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News - September 17, 2004

Freegate is not Trojan horse, says Symantec

Symantec has announced that Freegate will no longer be classified as a Trojan by its anti-virus software. In a statement, Symantec said researchers noticed similarities in how Freegate used open proxies to penetrate firewalls used to block websites, and mistakenly deemed it malign. On further investigation, the security firm has concluded the software is not malicious, and will remove it from their virus definitions. Freegate, which uses a range of proxy servers assigned to changeable internet addresses to access websites blocked by the Chinese government, is estimated to have 200,000 users.


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Bug Detected In Unix and Linux Admin Console

In reply to: News - September 17, 2004

According to an advisory released by Gentoo, a bug in Usermin, a widely used Unix and Linux administration console, can allow malicious code to be executed by specially crafted e-mail. In addition, a bug in the installation script of Webmin and Usermin can allow local users to execute a symlink attack at installation. Security experts say the Usermin functionality, including the vulnerability, is included in the Webmin software, which is shipped with Linux distributions such as SuSE, Mandrake, and Gentoo. Users are advised to upgrade to the latest versions of Usermin and Webmin.


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Webcast: All anti-virus software is not created equal

In reply to: News - September 17, 2004

Organizer: Sophos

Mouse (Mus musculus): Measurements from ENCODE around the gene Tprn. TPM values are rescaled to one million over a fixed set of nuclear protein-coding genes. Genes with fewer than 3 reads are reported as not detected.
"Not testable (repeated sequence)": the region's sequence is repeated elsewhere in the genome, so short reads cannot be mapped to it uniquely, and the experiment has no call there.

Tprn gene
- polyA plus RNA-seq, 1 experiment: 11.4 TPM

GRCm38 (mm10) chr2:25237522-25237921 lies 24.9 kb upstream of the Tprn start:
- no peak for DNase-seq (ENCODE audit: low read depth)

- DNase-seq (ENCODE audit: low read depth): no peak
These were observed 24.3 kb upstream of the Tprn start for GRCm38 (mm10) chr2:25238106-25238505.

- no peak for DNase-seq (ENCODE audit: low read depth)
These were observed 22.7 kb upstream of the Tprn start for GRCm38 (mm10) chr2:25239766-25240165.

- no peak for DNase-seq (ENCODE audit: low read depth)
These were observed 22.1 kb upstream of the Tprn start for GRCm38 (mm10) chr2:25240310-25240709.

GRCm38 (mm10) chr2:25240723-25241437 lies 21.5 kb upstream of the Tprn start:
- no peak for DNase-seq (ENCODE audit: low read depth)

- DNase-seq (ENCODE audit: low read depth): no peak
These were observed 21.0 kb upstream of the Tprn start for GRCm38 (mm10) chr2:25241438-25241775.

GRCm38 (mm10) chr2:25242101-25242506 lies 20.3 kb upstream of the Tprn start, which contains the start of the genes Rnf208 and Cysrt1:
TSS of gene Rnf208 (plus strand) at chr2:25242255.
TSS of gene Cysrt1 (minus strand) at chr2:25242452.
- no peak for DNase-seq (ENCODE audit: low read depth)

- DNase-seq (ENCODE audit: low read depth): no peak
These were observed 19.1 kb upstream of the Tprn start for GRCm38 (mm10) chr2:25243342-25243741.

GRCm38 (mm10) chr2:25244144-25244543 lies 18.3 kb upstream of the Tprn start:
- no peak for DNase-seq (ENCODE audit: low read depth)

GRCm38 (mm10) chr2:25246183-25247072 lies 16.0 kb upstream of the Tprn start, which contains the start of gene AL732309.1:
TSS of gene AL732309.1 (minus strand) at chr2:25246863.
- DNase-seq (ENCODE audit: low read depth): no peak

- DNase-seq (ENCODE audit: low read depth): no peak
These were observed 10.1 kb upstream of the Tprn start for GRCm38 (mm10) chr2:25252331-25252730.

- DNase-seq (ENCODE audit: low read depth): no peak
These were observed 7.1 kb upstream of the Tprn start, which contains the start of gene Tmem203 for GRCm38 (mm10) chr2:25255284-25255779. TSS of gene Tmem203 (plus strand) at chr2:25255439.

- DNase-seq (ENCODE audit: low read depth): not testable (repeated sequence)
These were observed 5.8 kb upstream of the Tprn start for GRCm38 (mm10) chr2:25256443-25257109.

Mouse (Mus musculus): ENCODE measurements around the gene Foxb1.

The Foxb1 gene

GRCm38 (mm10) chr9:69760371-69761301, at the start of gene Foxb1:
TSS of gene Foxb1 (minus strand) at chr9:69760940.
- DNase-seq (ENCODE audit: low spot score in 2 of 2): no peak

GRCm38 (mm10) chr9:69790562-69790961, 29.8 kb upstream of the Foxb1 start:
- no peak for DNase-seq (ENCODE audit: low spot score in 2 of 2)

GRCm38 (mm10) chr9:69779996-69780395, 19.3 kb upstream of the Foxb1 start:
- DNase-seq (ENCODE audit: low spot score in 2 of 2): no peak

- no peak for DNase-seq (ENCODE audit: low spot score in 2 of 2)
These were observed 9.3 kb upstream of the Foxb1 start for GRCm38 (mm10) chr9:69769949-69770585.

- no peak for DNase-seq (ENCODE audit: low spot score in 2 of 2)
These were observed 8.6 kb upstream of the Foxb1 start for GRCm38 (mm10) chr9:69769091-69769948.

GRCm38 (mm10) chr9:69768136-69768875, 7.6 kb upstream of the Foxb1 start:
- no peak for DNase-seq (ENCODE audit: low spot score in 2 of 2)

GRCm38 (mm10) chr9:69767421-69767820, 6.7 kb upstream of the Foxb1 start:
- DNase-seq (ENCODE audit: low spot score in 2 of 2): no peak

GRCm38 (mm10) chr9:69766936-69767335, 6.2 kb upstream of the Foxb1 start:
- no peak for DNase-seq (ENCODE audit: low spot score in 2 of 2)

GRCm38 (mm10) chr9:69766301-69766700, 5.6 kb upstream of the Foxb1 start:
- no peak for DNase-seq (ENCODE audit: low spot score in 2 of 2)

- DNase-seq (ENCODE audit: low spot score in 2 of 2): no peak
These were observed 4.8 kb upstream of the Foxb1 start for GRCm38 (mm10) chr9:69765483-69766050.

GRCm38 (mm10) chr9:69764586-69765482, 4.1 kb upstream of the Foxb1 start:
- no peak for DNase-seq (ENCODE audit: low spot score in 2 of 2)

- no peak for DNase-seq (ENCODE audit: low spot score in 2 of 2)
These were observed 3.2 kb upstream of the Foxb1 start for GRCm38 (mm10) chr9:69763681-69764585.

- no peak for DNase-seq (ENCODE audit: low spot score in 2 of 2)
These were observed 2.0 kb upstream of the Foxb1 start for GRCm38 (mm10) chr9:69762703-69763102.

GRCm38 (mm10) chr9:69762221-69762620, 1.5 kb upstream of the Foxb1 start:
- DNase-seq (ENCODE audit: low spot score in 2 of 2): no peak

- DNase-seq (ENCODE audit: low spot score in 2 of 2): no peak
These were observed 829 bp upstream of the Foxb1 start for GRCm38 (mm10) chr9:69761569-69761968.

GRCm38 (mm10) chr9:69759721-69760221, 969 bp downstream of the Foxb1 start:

Learn which features rank most critical in selecting an anti-virus solution, and find out if your current software puts you out in front -- where you want to be.

This free web seminar covers:

- Virus fighting on complex networks - solutions with extensive platform support for heterogeneous networks

- Virus protection outside the walls - why mobile and remote workers can be the weakest link

- Measuring success in the virus battle - is your organization meeting its goals and objectives?


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AOL Rejects Microsoft Antispam Tech

In reply to: News - September 17, 2004

Add America Online Inc. to the growing list of companies and organizations shunning a spam-fighting proposal from Microsoft Corp.

AOL cited "tepid support" for Microsoft's so-called Sender ID technology, which seeks to cut down on junk e-mail by making it difficult for spammers to forge e-mail headers and addresses, a common technique for hiding their origins.

Thursday's announcement came on the heels of a recent decision by Internet engineers to reject a preliminary proposal from Microsoft because of its patent claims.


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Microsoft Offering Heads-Up on Security

In reply to: News - September 17, 2004

Microsoft Corp. has quietly begun giving some of its largest customers early warning of what types of security patches it will be releasing, so the companies can plan better.

Under the free program, some customers are receiving three business days' notice of how many security fixes Microsoft plans to release in its regularly monthly bulletins, and what Microsoft products are affected. Customers also can learn how severe a threat the flaws pose several days before the general public gets that information.

Redmond-based Microsoft began testing the program last fall, and expanded it in April. It has not been widely publicized, and Microsoft has been offering the service to some customers individually through sales representatives.

About 3,500 customers are taking part.

Complete article at http://www.eweek.com/article2/0,1759,1646845,00.asp

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IBM fits PCs with new hardware-based security chip

In reply to: News - September 17, 2004

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Hackers jump on Windows vulnerability